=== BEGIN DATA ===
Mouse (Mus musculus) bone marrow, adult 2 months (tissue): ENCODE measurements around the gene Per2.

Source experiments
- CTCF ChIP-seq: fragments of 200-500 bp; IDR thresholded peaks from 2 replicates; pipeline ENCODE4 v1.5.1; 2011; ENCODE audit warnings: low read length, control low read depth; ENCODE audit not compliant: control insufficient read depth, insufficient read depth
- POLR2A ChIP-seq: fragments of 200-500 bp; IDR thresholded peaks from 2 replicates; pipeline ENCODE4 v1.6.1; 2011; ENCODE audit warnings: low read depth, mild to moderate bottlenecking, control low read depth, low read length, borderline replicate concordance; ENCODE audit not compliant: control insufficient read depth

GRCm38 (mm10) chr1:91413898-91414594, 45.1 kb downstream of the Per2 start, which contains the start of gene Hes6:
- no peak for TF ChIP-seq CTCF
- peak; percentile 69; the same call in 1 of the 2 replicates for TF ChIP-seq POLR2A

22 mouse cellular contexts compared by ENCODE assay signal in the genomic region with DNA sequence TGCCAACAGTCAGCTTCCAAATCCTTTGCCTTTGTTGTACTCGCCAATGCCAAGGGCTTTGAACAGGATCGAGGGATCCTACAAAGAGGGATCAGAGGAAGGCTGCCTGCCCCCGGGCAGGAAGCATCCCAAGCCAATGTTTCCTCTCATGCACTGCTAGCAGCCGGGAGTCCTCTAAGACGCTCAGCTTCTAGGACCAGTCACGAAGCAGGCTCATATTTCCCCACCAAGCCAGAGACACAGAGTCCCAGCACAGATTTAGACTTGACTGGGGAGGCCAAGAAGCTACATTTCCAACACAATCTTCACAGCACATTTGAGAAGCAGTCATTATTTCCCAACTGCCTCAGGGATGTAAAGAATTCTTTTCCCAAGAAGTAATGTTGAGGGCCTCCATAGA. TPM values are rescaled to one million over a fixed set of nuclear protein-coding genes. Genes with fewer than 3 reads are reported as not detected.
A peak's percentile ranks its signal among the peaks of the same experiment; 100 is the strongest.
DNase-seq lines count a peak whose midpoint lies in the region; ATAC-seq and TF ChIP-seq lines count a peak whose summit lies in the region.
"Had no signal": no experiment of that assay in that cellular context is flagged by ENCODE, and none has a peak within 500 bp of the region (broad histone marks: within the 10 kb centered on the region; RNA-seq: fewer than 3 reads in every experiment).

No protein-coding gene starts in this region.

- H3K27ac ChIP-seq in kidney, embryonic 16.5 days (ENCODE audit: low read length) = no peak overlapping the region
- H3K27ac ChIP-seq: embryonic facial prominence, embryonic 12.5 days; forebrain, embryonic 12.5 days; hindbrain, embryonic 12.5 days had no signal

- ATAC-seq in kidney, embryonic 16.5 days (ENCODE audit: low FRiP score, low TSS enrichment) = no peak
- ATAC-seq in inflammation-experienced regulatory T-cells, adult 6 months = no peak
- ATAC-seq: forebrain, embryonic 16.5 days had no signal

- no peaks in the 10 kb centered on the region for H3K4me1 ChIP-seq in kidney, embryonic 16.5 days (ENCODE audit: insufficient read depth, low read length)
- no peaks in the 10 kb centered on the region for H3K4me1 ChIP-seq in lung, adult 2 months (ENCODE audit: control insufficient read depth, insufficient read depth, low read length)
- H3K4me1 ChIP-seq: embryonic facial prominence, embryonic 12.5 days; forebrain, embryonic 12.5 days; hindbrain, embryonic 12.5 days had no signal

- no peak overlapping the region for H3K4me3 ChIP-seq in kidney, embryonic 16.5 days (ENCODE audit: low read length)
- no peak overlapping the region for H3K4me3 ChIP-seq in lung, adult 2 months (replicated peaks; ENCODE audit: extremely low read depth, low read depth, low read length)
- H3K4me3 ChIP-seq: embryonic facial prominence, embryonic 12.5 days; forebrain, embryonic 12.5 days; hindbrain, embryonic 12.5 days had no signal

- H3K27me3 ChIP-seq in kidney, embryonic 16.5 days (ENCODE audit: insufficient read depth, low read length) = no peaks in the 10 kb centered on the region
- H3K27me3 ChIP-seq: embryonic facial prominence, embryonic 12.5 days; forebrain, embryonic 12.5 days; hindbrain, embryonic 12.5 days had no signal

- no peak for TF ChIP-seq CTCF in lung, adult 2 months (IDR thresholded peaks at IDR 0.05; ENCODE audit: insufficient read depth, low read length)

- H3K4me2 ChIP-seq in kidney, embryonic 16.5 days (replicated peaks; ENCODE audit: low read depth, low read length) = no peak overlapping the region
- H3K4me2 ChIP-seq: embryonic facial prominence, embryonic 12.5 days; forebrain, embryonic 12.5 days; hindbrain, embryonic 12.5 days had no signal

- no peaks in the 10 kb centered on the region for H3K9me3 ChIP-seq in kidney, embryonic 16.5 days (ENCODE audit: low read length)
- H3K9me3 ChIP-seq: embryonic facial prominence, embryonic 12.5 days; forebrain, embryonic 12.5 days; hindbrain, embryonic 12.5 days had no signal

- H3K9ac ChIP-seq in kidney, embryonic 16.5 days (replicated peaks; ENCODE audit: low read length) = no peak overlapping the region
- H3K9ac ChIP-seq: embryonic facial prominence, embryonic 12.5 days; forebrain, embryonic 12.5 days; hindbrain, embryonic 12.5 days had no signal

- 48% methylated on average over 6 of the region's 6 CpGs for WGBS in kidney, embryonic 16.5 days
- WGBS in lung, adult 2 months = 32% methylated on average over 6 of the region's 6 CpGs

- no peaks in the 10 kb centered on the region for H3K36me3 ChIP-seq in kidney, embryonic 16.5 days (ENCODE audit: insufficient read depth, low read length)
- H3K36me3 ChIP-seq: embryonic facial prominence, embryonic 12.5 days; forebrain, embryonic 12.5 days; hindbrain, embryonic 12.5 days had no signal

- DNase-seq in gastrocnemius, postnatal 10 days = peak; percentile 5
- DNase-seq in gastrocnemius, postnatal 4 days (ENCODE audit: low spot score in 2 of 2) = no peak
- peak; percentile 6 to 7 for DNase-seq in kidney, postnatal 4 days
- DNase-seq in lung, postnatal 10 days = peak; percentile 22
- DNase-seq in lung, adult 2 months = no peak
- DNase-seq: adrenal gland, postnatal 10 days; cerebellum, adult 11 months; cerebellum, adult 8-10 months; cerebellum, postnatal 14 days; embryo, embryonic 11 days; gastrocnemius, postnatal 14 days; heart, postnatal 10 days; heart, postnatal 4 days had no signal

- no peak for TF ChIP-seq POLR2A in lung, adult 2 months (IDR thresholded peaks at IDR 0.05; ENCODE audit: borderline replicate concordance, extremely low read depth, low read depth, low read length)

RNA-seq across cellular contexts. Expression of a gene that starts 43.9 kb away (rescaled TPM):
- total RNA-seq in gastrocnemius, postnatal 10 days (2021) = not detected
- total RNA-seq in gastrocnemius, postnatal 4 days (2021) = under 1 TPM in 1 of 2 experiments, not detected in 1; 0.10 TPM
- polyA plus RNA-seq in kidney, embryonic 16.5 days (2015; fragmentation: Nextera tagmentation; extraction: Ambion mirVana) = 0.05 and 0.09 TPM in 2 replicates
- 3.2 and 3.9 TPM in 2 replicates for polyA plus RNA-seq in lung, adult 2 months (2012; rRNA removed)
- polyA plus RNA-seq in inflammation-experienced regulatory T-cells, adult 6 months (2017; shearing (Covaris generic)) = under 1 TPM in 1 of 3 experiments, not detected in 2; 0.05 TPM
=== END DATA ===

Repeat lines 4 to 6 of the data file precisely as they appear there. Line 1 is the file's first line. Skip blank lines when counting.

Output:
- POLR2A ChIP-seq: fragments of 200-500 bp; IDR thresholded peaks from 2 replicates; pipeline ENCODE4 v1.6.1; 2011; ENCODE audit warnings: low read depth, mild to moderate bottlenecking, control low read depth, low read length, borderline replicate concordance; ENCODE audit not compliant: control insufficient read depth

GRCm38 (mm10) chr1:91413898-91414594, 45.1 kb downstream of the Per2 start, which contains the start of gene Hes6:
- no peak for TF ChIP-seq CTCF